This subject is dear to my heart and of great concern to me since I am in the pet care industry. People tell me that "...their dog can hold their pee all day!" or "...oh he's used to it." BUT WHY?! We must know that it causes them just as much discomfort as we get when we have to wait for an empty stall to open up, or the next gas station, etc. Why are we doing this to our dogs? We don't do it to our cats, we give them a litter box.
I have discussed this issue with multiple veterinarians and my editorial is the consensus from my interviews.
There are potential health risks associated with forcing your dog to hold its pee for too long. Although he physically might be able to do so, extended periods of holding it in can lead to urinary tract infections or urinary crystals and stones. The inability to urine can also lead to behavioral issues. Frustrated dogs can bark, chew, and become extremely anxious, which can lead to a frustrated owner. To avoid frustration and all it entails, understand the importance of your dog’s needs and why it matters.
Adult and large dogs have larger bladders than younger, smaller dogs. These dogs should have at least 4 opportunities to relieve themselves per day. Most veterinarians recommend allowing your dog to go outside every 3-5 hours. Some dogs don’t always fully relieve themselves the first time they go outside, meaning they’re still holding a substantial amount in throughout the day. Make sure you delegate a sufficient amount of time for your dog to “let it all go” before they come back inside. Smaller and younger dogs should have at least 5-6 opportunities to relieve themselves per day, as their bladders are smaller than larger dogs.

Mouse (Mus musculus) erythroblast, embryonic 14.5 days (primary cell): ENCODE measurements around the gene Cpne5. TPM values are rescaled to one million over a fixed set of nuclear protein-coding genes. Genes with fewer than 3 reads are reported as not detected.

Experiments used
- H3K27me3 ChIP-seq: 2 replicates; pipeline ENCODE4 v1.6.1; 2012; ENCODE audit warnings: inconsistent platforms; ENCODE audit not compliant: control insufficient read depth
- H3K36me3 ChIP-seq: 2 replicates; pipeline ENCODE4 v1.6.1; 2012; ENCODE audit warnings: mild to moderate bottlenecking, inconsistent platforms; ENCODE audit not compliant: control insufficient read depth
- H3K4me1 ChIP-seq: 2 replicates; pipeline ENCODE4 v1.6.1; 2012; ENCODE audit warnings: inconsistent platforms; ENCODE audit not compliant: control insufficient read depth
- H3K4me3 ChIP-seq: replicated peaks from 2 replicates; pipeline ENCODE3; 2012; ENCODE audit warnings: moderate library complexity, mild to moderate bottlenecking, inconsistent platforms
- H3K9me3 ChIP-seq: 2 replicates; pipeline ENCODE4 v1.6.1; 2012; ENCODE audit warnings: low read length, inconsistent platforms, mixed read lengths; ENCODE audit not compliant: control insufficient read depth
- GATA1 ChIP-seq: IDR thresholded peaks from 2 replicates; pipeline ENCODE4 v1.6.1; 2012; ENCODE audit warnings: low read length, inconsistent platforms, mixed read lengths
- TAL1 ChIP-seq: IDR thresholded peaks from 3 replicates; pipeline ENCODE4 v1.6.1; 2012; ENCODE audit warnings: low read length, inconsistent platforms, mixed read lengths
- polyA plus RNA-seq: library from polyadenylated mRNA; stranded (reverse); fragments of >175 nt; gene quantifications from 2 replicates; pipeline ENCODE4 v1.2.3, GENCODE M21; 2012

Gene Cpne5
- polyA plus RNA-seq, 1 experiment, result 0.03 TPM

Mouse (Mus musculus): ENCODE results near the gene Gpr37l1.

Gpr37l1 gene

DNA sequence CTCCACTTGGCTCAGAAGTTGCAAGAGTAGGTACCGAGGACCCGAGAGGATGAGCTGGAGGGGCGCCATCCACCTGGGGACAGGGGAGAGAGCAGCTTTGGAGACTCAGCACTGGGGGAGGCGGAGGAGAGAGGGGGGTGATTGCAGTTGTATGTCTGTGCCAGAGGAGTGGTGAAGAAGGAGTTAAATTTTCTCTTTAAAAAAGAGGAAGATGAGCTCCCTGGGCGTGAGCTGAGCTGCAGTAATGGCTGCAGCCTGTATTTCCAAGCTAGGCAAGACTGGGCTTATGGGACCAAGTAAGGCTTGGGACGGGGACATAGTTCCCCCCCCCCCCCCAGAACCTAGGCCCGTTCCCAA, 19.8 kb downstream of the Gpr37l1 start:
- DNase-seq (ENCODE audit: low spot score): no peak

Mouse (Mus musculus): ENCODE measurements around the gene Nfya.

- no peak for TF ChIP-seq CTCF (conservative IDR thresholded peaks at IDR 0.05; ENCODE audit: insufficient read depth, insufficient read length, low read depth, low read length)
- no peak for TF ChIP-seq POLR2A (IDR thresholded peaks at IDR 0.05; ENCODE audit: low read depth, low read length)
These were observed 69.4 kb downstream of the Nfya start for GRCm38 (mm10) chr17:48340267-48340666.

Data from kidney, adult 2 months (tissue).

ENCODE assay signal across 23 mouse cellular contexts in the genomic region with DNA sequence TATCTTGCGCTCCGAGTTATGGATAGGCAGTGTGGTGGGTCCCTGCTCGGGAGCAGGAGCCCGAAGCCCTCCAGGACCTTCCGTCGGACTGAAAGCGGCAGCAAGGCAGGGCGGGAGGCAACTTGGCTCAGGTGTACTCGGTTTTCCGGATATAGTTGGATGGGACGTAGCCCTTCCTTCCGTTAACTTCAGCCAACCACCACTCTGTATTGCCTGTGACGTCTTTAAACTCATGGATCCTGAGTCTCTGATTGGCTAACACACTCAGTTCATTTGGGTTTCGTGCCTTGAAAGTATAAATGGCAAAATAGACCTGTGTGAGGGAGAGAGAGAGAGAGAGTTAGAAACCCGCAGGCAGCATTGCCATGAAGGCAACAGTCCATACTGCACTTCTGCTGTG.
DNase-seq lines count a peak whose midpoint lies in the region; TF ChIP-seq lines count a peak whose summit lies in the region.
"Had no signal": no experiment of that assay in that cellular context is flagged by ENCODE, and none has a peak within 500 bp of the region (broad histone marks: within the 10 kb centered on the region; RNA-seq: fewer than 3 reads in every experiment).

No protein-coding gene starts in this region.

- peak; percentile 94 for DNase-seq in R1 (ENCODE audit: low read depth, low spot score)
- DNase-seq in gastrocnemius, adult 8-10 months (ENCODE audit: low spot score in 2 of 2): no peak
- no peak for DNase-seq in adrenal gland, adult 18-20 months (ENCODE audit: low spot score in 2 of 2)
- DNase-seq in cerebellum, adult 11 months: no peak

Senior dogs and dogs with health issues have different requirements when it comes to holding it in. Dogs with illnesses, such as diabetes or kidney disease, typically need more trips outside per day. Demanding them to hold it in for more than 2-3 hours may be an impossible task. Visiting your veterinarian will allow you to better understand your dog’s needs and requirements.
There are plenty of situations when dog's desire to escape and run away from wherever she is can cause dangerous consequences.
This problem will usually be caused because your pet is looking for a mate, was scared by something, needs socialization, dislikes the environment, wants to roam and explore, and for many other reasons.
The bad thing about it is evident: when outside of your supervision and not in a safe environment, a dog can get herself in all kinds of danger very quickly.
How to fix it:
Indoor Cats and Infectious Disease, By Krista Williams, BSc, DVM; Robin Downing, DVM, CVPP, CCRP, DAAPM
Why does my cat need vaccinations if she spends 100% of her time indoors?
It is a myth that cats who live indoors do not need to be vaccinated against infectious diseases. While living an indoor lifestyle is certainly safer overall than living outdoors, and indoor living contributes to a longer life expectancy, important infectious diseases can find indoor cats.
Feline rhinotracheitis virus, feline calici virus, and feline panleukopenia virus make up the feline distemper complex. Vaccination against the feline distemper complex is important because these diseases can be deadly.